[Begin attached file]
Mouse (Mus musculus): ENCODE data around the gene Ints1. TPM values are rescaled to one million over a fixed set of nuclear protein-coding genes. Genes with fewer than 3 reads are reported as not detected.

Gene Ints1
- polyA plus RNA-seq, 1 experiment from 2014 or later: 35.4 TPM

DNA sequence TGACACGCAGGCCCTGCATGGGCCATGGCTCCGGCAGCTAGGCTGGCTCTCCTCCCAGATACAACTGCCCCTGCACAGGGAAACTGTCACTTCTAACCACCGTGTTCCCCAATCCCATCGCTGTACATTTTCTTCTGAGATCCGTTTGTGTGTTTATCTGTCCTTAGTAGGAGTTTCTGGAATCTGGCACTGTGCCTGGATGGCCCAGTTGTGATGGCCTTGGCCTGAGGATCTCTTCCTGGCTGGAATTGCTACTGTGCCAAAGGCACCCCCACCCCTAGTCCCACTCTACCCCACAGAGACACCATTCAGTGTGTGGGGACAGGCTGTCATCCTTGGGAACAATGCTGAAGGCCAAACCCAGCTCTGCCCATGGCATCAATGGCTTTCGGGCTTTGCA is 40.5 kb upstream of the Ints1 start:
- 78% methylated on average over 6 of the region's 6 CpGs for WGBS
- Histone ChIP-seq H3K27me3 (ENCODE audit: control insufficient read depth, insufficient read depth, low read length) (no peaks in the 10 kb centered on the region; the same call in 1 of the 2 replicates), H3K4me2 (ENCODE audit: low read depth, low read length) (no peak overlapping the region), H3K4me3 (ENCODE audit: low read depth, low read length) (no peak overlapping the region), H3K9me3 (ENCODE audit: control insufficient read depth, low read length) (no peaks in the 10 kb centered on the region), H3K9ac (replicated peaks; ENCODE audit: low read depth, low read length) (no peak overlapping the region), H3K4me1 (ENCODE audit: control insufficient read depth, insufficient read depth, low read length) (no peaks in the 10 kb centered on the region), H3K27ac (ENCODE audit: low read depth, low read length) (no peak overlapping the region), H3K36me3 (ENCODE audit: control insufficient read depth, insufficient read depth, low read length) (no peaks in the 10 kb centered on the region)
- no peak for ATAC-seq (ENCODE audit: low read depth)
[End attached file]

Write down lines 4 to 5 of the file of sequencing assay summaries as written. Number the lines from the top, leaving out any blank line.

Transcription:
DNA sequence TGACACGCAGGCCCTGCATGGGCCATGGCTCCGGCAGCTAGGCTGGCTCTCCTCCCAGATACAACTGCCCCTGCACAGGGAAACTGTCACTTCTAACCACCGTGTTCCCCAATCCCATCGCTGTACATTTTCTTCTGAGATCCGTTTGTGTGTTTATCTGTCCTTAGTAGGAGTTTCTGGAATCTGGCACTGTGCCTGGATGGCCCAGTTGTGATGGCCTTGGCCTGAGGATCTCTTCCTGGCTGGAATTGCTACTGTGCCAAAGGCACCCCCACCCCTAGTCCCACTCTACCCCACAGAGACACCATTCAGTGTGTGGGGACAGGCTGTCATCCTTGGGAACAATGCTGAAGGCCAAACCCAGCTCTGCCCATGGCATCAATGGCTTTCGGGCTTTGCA is 40.5 kb upstream of the Ints1 start:
- 78% methylated on average over 6 of the region's 6 CpGs for WGBS